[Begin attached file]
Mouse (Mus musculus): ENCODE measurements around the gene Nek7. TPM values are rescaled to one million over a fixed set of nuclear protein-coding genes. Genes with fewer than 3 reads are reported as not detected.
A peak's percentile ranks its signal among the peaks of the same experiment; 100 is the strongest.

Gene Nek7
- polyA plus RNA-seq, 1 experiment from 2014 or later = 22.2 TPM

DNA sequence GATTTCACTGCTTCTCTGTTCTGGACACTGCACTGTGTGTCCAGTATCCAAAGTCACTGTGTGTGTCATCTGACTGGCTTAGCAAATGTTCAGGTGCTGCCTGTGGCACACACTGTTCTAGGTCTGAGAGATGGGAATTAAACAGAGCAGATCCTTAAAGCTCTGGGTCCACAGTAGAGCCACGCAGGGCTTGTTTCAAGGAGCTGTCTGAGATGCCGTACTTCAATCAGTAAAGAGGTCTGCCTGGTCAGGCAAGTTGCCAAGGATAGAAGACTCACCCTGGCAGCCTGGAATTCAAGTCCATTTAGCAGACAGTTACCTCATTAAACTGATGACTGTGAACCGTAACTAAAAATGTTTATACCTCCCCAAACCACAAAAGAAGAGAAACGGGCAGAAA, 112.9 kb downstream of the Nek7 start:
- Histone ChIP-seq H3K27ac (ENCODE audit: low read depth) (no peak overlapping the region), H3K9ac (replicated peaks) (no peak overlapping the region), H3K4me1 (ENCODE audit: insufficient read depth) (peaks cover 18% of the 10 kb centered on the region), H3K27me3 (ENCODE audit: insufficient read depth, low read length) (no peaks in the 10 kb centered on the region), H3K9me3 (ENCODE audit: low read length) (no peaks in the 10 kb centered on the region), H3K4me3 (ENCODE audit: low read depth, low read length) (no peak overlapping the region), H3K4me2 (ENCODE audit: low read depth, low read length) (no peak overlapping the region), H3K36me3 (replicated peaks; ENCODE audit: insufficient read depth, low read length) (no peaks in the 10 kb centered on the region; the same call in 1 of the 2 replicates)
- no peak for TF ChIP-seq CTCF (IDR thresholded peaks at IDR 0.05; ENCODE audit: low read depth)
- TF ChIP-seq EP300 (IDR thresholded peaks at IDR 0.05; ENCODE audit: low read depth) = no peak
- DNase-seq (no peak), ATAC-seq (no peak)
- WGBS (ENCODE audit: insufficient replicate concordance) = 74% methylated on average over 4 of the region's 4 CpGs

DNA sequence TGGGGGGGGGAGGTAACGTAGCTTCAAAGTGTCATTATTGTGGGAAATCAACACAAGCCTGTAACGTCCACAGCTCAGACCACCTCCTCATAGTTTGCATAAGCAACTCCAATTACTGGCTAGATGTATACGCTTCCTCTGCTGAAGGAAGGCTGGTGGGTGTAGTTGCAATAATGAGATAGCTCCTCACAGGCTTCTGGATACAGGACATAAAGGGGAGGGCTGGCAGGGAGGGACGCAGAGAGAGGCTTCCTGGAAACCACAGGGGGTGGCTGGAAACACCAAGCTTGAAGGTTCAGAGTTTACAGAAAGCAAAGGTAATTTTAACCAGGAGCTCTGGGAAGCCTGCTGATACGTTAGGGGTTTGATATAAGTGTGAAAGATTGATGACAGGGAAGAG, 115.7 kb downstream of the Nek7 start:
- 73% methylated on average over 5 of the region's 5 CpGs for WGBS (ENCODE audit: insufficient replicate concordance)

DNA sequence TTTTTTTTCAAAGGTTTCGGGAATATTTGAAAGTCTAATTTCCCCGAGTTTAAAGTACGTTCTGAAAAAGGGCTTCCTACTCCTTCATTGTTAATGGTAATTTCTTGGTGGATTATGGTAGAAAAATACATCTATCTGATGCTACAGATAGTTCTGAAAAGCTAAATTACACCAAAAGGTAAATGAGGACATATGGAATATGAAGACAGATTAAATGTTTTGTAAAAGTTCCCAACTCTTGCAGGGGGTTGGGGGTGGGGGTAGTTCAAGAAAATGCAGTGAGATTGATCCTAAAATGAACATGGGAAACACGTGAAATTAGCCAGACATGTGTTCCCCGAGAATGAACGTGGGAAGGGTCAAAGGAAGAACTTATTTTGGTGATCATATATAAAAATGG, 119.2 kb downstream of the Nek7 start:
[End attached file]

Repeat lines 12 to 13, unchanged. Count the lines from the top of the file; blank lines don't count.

- 73% methylated on average over 5 of the region's 5 CpGs for WGBS (ENCODE audit: insufficient replicate concordance)

DNA sequence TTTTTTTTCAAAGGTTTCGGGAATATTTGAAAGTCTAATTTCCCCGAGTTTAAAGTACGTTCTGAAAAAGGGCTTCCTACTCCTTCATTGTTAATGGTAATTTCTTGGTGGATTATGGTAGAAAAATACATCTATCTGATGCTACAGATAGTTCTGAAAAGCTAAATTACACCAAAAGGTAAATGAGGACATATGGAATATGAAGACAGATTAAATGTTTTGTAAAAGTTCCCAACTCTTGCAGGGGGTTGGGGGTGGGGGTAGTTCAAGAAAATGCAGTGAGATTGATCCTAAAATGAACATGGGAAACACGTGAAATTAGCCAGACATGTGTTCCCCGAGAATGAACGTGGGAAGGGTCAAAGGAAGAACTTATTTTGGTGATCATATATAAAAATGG, 119.2 kb downstream of the Nek7 start: